Under IFRS 9, the only instance when an entity can irrevocably designate financial assets as measured at FVPL at initial recognition is when doing so eliminates or significantly reduces a measurement or recognition inconsistency (sometimes referred to as “an accounting mismatch”) that would otherwise arise from measuring assets or liabilities or recognizing the gains and losses on them on different bases.

Under IFRS 9, the only instance when an entity can irrevocably designate financial assets as measured at FVPL at initial recognition is when doing so eliminates or significantly reduces a measurement or recognition inconsistency (sometimes referred to as “an accounting mismatch”) that would otherwise arise from measuring assets or liabilities or recognizing the gains and losses on them on different bases.

See Exemption from applying the equity method for differences related to the fair value option for equity-method investments.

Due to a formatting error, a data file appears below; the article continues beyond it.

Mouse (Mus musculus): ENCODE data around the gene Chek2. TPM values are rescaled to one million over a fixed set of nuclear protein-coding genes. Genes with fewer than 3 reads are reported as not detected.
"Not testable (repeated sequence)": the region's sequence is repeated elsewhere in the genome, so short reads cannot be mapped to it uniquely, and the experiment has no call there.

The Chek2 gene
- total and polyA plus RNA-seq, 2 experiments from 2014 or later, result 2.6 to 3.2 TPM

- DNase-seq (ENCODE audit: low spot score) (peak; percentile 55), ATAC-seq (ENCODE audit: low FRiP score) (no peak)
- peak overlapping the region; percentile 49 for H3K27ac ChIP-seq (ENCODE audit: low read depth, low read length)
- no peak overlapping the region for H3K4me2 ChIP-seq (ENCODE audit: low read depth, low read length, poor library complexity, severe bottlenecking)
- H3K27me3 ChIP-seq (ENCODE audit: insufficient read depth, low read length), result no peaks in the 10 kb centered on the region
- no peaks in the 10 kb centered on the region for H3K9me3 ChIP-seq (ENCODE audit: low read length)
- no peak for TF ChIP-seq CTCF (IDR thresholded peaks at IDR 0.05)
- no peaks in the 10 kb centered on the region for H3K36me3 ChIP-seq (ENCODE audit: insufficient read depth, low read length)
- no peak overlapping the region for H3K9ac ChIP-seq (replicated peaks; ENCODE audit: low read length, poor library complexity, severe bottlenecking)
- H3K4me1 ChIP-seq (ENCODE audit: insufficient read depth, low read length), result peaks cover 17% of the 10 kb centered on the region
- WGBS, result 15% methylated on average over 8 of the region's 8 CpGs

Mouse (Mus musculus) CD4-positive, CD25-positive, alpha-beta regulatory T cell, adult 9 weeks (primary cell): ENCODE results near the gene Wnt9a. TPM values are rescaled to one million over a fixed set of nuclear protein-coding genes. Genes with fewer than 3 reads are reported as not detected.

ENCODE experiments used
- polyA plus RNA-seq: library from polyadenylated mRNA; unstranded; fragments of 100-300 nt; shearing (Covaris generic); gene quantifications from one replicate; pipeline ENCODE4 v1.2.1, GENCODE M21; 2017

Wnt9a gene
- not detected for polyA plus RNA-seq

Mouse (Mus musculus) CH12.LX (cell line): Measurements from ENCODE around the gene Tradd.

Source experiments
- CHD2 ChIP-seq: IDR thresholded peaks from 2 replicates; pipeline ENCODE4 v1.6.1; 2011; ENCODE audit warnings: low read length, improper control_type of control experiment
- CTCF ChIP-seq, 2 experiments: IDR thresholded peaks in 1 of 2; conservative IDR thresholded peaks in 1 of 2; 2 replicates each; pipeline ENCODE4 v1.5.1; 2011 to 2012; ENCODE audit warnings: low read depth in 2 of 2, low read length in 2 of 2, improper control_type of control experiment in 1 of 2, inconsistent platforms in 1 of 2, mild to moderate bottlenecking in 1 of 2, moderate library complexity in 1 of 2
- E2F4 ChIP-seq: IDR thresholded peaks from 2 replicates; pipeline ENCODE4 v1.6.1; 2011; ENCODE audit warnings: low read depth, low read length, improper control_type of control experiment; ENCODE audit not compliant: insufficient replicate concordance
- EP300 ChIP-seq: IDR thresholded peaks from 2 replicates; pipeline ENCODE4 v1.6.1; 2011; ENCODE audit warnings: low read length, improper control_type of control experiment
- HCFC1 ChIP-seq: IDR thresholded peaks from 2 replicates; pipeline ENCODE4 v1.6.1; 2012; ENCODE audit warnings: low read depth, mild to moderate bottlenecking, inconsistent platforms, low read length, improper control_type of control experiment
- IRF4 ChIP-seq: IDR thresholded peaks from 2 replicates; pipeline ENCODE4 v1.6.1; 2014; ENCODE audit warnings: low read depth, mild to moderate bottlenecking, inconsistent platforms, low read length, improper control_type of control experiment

See Exemption from applying the equity method for differences related to the fair value option for equity-method investments.

Reclassifications

Transfers of financial assets into or out of different categories are only permitted in limited circumstances under both frameworks. IFRS vs US GAAP Financial assets

IFRS vs US GAAP Financial assets IFRS vs US GAAP Financial assets IFRS vs US GAAP Financial assets

US GAAP

IFRS

Changes in classification between trading, available-for-sale, and held-to-maturity categories can occur only when justified by the facts and circumstances within the concepts of ASC 320. Given the nature of a trading security, transfers into or from the trading category should be rare.

For loans, reclassification between the held for sale and held for investment categories should generally occur at the point the intent changes.

Once the initial classification has been determined, reclassification of investments in debt instruments is only permitted when an entity changes its business model for managing the financial assets.

Changes to the business model are expected to be infrequent; the change is determined by the entity’s senior management as a result of external or internal changes. It must be significant to the entity’s operations and should be evident to external parties.

Changes in intention related to particular financial assets (even in circumstances of significant changes in market conditions) and transfers of financial assets between parts of the entity with different business models, are examples for circumstances that are not considered changes in business model.